Oregon Health Authority publishes COVID-19 variant dashboard
Starting today, the Oregon Health Authority is publishing a Tableau dashboard showing the cumulative count of SARS-CoV-2 variants of concern or variants of interest in Oregon. (For additional information on COVID-19 variants, go here.)
The dashboard will include a map of variant cases broken down by Oregon’s seven Hospital Preparedness Program Regions, along with a time series showing variant cases in Oregon by collection date. The dashboard will be updated weekly on Wednesdays and include data through the previous Saturday.
In order to provide a more comprehensive picture of variant circulation in Oregon, OHA will update its variant counts on the new dashboard using data from the GISAID Initiative — a publicly available scientific database for genetic sequences. This will allow OHA to rapidly report historical data whenever definitions of variants of concern or variants of interest are updated by the Centers for Disease Control and Prevention (CDC).
On March 16, the CDC reclassified the B.1.427 and B.1.429 variants as variants of concern. These variants have been circulating in Oregon since late 2020 and had not been previously reportable.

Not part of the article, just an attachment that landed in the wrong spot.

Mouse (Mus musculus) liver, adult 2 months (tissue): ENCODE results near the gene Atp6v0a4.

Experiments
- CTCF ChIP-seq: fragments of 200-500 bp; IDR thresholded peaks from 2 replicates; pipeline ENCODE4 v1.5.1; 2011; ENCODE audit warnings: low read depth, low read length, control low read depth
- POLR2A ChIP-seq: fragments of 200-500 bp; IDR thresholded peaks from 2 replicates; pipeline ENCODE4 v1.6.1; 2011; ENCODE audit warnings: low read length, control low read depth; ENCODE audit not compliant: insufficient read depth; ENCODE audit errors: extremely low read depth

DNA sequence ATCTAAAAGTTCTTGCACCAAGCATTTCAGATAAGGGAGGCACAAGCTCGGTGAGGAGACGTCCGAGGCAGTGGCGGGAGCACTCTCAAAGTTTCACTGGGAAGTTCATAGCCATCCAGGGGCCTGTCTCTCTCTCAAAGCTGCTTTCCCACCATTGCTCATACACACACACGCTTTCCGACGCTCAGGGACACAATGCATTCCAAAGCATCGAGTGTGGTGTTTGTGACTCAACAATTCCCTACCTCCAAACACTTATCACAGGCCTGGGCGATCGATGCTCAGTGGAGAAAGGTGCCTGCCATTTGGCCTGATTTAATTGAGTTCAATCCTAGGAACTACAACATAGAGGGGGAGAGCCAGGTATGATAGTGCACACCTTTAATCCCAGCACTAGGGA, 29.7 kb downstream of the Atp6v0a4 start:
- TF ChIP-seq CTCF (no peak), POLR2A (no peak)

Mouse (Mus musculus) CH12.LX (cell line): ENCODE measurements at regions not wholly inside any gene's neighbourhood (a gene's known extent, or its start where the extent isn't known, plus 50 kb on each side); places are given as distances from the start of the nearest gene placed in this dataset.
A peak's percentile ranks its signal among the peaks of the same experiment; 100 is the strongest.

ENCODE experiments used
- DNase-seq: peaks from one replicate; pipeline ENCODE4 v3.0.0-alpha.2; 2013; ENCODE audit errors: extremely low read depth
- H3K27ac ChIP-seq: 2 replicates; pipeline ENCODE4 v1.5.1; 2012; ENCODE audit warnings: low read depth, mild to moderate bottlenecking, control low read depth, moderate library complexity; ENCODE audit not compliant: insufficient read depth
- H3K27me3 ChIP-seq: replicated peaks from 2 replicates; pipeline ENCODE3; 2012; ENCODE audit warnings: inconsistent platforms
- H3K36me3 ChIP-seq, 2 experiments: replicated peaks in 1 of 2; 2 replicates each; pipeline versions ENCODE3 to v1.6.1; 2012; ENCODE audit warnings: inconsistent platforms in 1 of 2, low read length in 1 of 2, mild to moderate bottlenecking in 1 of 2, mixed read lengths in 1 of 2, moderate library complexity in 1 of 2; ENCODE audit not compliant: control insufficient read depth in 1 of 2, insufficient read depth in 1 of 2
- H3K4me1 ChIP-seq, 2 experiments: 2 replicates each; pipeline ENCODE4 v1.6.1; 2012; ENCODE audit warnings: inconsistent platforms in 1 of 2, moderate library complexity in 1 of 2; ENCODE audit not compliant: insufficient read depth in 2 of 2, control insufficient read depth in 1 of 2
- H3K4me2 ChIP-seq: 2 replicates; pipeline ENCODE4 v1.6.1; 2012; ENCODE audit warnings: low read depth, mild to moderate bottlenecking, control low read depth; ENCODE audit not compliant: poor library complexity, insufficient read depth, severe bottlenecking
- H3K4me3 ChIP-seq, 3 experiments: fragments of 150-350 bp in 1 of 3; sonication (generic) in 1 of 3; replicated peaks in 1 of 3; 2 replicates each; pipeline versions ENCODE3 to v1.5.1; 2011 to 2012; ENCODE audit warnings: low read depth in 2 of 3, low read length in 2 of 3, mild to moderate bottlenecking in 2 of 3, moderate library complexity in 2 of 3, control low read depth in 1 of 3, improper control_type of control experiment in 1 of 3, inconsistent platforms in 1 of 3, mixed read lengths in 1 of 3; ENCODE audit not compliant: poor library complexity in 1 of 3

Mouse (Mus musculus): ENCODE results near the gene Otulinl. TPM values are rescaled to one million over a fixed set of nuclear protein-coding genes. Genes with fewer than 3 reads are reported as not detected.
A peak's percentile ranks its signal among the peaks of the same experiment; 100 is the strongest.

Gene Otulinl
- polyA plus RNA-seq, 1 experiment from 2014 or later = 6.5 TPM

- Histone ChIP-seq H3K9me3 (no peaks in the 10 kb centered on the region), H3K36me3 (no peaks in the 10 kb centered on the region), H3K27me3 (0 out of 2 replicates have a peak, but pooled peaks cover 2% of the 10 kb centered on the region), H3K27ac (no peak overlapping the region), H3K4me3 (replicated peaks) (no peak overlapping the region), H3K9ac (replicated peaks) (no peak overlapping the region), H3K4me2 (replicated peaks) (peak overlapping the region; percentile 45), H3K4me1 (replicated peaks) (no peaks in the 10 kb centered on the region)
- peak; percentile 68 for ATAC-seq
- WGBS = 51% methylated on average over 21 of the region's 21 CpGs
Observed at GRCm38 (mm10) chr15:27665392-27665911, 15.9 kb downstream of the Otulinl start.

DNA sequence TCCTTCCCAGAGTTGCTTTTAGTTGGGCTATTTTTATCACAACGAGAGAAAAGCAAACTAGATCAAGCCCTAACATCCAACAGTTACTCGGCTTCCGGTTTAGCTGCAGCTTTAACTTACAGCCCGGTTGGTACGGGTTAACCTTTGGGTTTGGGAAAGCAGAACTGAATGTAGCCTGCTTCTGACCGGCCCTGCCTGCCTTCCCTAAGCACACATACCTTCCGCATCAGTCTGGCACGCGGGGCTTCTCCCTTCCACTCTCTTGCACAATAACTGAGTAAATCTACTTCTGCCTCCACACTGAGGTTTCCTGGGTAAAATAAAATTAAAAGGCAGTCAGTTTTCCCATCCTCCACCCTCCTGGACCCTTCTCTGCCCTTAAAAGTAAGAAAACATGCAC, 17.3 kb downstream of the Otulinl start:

Oregon will continue to ask all laboratory partners to promptly report all variants of concern (B.1.1.7, B.1.351, P.1, B.1.427 and B.1.429) and variants of interest (B.1.525, B.1.526 and P.2) to public health authorities in order to inform case investigation and contact tracing.
OHA to report COVID-19 vaccine spoilage, mishaps
Starting this week, Oregon Health Authority began publishing weekly reports with a table representing vaccination shipping mishaps, refrigeration fluctuations, breakage and/or vaccination expiration. Updates to the table, featured below, will occur every Tuesday and be featured in this daily media release. Vaccine providers report this information to OHA through the ALERT Immunization Information System (IIS).
“We believe that our health system partners are managing their vaccine responsibly and doing everything that they can to minimize waste,” said OHA Chief Financial Officer Dave Baden. “At this point, considering the logistical complexity of operating large-scale vaccination programs, the small amount of wasted vaccine in Oregon is expected and not surprising. This amount is a small fraction of the more than 2 million doses that have been safely delivered, managed and injected in the arms of Oregonians.”